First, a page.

The Walden Effect
You have seen this on the side of the roads. Hubby's alergies are on a 12 hour clock. He takes his spoonfull at 6am before breakfast and before dinner. It seems to work. 

Thursday, September 11, 2014

Weight Watcher Tuna Steak

Tuna Steak ( 2 servs)

8 ounces Albacore Tuna Steak ($8.89 lb from Trader Joes)

Coat each side with a bit of olive oil and grill seasoning.
I used the George Forman grill cooking it on both sides at once. Total time cooking was  15 minutes at the most.
I had a few olives left over and an avocado that needed help.

4 oz Tuna Steak, 1/2 C peas, 7 olives, 1/2 avocado = 9 points VERY filling when eaten slowly.

Eating secrets: eat slowly, chew more and don't drink while eating. Your stomach enzymes will appreciate you.

Dessert: I added a glass of red wine (5 points) and 1 sq 73% chocolate square (1 point).

I MAKE room for my wine every evening. If I have enough points I substitute the chocolate for a WW chocolate toffee bar (3 points).

Simple Tuna Stead Dinner

Sunday, September 7, 2014


2 Servings

Heat 1/2 tablespoons olive oil in large frying pan or chicken fryer on medium heat.
1 sliced onion
1 C brocolli cut up
1 large minced garlic clove
1 Tablespoon grated ginger (1tsp dry)
½ sliced bell pepper
½ C sliced mushrooms
Cook 5 minutes (if it gets to dry add a bit of water)
Add more veggies if you want

Remove from pan, set aside.

Add 1/2 tablespoon sesame oil
Brown 6 ounces turkey breast sliced
1C chicken broth
1 tablespoons lite salt soy sauce
1 tablespoon ketchup
1/2 teaspoon horseradish

1 teaspoon brown sugar
(ketchup and horseradish add some zip to this recipe. You could add sriracha also.
Cook on low heat until turkey is tender.

Take two tablespoons of liquid out and add 1/2 tablespoon corn starch to it. Add to pan. This will thicken the mixture

Add veggie mix, ½ teaspoon sesame seeds.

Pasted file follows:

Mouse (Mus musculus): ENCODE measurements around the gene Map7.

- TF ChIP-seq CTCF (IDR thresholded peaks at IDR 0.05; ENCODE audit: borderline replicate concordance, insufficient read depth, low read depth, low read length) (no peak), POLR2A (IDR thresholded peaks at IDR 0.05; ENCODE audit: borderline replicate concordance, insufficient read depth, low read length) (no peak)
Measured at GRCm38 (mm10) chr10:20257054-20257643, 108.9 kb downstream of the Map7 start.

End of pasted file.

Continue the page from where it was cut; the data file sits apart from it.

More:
Total WW points per serving is 7 points and a very filling meal.

Serve over whole wheat noodles if you want. We had a fruit salad.

Saturday, September 6, 2014

My recipes will be a bit different

As of Saturday, September 6, 2014, I have joined Weight Watchers Online. I played around with the tools on their sight and will revise my old recipes to adapt to Weight Watchers Points. My hubby is joining me. Actually Weight Watchers is a good way to eat for most everyone. PORTION CONTROL is important with meat and fat.

On Weight Watchers all your veggies and fruit have NO points. I am allowed 33 points based on a calculations they design.

Today we shopped at Trader Joe's, as usual. It is easy in the fruit and vegetable department. Pick items you like to keep on hand for munchies and for salads. Each meal will include a salad. We chose Trader Joe's Organic Red Wine & Olive Oil Vinaigrette this week. Two tablespoons is a serving and is equal to 4 points.
Preparing a salad has changed. Now that we are using less dressing it's easier if you put the salad in a bowl and put the dressing over it and toss it. Then put it on a separate smaller plate. You can add cherry tomatoes and some vegetables over the salad if you want. If you want to add a bit of cheese choose low-fat or a small amount of Parmesan Cheese. Adding fresh herbs can perk your salad up also.
We always put cucumbers, red onions (grilled if we have time), mushrooms, and tomatoes on our salads. Occasionally we add feta cheese if our main meal is low in points.

 Sooooo we are rethinking our breakfast meals. No longer can I have two waffles and bacon. Instead this morning we each had 1 egg/canadian bacon/whole wheat english muffin/and fruit. Total of 6 points. You can also add veggies to the scrambled egg. Hubby likes mushrooms and onions.

I will also have a blog on Weight Watchers site. I want to educate readers on how to eat and live as chemical free as possible.

Wish me luck.